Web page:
Learning and practicing letter formation in tandem with learning about the relationship between graphemes and phonemes, helps children to better process, retain and automatize this information.

One way to do this is to include letter formation instruction each time you introduce a new sound-symbol connection. In our 95 Phonics Core Program®, students are introduced to a new phoneme, along with it’s corresponding grapheme, and give the chance to practice forming each.

guide to phonics letter formation
Headshot of Laura Stewart

There is a lot of research around the importance of letter formation in securing the alphabetic principle. While oftentimes, teachers are not intentionally teaching letter writing, in fact each letter has its own unique formation, which matters and helps in the overall understanding of the alphabetic principle.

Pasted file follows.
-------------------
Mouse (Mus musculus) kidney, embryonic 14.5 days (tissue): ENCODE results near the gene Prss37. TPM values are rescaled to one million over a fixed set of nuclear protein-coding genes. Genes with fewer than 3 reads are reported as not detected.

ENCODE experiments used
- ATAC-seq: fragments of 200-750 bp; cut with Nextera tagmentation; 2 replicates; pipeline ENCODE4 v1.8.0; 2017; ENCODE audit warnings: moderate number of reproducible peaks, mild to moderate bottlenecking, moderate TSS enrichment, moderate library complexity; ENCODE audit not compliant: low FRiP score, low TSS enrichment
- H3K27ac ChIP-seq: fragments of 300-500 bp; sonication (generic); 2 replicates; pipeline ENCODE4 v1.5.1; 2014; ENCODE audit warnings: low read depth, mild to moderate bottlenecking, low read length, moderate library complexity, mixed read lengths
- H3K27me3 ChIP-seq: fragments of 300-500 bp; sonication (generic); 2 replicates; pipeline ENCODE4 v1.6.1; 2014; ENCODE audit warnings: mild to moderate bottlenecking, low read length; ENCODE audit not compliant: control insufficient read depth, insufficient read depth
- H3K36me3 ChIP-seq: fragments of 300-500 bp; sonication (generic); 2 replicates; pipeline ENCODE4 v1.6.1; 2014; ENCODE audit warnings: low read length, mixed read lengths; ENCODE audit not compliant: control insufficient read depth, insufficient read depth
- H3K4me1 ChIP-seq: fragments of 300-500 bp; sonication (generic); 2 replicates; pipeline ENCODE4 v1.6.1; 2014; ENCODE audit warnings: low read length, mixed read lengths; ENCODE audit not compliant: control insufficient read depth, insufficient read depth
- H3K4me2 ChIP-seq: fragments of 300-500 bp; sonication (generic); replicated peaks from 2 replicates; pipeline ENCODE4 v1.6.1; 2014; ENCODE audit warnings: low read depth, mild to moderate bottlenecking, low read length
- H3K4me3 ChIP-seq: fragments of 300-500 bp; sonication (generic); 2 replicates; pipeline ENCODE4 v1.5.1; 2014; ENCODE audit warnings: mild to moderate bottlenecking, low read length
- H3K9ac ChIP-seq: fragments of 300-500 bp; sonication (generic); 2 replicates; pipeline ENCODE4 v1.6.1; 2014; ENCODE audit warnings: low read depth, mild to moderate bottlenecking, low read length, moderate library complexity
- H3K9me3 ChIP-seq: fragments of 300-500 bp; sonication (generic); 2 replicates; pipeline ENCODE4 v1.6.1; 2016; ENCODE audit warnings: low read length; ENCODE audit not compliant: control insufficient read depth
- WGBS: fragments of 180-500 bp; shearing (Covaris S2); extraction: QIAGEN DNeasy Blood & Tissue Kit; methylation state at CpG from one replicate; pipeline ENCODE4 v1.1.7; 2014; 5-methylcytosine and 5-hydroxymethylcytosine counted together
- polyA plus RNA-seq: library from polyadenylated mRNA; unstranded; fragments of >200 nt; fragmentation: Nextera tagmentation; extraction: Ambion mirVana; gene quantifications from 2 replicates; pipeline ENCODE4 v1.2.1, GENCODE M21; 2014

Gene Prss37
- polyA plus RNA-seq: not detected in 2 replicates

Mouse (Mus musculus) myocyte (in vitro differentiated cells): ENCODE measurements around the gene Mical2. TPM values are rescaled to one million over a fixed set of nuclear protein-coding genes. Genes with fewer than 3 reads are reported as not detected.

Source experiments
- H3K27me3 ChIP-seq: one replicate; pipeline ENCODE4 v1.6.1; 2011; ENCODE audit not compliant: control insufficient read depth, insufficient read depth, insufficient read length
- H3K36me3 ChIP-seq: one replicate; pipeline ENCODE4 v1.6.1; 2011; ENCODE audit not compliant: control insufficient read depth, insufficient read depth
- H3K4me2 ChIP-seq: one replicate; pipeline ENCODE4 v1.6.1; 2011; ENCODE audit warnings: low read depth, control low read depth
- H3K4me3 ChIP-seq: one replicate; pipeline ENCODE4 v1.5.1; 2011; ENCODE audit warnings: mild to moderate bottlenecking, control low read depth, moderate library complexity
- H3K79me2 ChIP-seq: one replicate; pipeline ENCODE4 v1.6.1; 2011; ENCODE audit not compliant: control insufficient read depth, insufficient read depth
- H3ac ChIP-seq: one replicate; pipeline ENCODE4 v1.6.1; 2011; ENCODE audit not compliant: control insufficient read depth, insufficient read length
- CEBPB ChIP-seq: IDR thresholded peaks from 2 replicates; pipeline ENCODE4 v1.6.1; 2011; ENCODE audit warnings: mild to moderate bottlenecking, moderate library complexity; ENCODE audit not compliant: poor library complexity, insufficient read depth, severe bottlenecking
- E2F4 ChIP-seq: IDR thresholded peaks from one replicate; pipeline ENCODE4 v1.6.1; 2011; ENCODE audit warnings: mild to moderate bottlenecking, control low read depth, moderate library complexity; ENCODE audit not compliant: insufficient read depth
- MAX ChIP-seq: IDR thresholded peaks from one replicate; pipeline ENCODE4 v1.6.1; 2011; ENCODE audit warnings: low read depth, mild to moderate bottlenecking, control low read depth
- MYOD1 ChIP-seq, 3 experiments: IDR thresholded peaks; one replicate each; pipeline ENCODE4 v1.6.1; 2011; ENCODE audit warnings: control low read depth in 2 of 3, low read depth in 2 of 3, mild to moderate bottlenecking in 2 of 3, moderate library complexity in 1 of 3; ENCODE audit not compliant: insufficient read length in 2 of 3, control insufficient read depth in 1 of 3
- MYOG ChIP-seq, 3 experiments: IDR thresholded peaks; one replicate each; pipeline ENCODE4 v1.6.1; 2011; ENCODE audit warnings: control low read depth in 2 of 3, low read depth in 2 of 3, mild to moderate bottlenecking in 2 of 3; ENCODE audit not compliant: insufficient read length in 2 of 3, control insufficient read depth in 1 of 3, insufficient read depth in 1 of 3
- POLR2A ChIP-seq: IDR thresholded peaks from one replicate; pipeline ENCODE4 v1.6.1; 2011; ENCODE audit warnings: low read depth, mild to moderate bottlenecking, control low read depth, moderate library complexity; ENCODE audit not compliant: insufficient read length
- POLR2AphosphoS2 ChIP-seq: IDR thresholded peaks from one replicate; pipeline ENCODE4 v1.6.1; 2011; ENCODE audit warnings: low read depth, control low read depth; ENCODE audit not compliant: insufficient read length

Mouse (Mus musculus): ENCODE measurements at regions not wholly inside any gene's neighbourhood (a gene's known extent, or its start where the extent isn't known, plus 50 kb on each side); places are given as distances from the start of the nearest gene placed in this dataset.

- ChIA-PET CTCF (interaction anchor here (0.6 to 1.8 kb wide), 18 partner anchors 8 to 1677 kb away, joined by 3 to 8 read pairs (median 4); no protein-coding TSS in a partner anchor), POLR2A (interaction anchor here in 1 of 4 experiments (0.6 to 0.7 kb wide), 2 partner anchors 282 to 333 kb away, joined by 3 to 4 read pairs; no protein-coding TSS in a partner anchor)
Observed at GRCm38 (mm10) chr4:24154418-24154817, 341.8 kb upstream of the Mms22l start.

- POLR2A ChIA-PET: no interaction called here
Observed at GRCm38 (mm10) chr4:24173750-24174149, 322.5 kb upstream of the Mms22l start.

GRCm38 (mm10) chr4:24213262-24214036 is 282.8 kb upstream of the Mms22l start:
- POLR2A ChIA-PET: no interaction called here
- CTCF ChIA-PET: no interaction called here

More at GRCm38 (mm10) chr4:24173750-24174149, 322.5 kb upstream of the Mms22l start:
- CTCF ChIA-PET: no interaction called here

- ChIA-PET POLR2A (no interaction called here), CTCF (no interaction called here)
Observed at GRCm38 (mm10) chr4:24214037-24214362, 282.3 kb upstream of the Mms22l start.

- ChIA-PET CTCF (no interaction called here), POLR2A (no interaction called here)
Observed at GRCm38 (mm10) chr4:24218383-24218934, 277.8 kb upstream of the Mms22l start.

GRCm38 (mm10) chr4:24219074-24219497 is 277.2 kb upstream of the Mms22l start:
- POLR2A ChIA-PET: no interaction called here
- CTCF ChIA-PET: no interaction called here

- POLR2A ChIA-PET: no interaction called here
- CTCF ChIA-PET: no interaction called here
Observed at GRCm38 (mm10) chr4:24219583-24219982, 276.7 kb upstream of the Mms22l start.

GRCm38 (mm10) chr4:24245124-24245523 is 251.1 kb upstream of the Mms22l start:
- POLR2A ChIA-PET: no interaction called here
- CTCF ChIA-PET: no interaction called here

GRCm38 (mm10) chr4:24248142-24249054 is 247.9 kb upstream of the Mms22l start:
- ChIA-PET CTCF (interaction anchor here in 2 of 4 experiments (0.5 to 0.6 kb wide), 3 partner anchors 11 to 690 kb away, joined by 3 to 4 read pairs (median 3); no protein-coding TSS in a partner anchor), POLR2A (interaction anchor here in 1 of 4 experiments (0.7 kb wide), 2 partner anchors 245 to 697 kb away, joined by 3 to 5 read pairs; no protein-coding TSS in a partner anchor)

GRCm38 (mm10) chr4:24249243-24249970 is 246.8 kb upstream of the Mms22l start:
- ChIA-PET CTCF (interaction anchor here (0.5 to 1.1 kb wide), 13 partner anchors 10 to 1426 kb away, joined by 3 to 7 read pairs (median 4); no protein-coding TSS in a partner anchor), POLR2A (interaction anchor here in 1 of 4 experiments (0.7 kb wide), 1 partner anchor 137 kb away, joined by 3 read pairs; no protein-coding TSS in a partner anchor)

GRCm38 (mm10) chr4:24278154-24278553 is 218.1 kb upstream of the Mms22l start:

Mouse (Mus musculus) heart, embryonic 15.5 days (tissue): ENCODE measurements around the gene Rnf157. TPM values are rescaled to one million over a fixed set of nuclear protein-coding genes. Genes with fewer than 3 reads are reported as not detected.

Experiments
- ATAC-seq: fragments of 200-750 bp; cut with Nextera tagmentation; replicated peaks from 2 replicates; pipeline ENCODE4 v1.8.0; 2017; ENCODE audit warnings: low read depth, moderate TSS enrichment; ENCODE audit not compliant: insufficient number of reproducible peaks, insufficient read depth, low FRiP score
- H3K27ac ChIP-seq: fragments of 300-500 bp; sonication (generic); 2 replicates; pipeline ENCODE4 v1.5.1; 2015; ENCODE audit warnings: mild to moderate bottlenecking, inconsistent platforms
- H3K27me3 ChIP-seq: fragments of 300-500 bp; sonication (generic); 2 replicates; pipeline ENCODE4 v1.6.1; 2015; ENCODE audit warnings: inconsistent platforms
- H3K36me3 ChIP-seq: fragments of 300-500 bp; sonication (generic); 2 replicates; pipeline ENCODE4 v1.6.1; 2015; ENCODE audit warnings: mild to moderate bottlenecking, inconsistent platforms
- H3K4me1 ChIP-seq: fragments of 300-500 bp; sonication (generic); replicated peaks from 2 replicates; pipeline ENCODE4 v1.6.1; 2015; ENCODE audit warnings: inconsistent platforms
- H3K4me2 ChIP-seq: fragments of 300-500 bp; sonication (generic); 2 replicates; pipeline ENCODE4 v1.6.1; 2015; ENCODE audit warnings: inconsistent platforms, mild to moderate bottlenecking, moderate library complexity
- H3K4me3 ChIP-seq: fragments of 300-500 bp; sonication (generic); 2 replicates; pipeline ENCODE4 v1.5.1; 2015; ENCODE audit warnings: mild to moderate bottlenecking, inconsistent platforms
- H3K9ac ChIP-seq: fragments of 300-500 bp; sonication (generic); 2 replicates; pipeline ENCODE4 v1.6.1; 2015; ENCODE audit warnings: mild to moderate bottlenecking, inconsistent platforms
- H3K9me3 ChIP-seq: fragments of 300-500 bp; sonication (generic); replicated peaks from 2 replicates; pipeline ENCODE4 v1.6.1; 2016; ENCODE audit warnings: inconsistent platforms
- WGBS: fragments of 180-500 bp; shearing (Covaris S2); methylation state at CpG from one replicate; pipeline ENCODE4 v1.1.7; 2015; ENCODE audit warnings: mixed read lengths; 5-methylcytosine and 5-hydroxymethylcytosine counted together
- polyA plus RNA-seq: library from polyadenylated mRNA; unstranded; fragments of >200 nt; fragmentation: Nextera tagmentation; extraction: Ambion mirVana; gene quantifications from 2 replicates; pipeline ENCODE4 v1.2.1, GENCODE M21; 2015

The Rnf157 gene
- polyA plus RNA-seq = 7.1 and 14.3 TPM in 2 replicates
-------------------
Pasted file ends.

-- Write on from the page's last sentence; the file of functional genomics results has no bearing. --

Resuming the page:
Laura Stewart


Chief Academic Officer, 95 Percent Group

Why is phonics important?

Strong phonics skills lay the groundwork for fluent reading and comprehension, empowering learners to tackle increasingly complex texts with confidence. From decoding and unlocking the meaning of unfamiliar words, to more sophisticated spelling patterns, word study and morphology lessons, phonics proficiency is a key to unlocking academic success across all subject areas and all age groups. Reading is truly the gateway and often the gatekeeper to all other success; in school and otherwise.

Teaching phonics by age group

Each grade, age and stage presents unique challenges and opportunities for initial and deeper phonics instruction understanding, and development. While all students are unique and develop at different paces, the instructional components each needs in order to crack the code for fluent and comprehensive reading and writing are the same. That said, it’s helpful to understand how each group typically learns in the best case scenario, and what skills along the continuum we can expect students to master as age appropriate. Here we will explore and explain strategies for different stages of literacy acquisition and intervention: preschoolers, early elementary students, and upper elementary learners.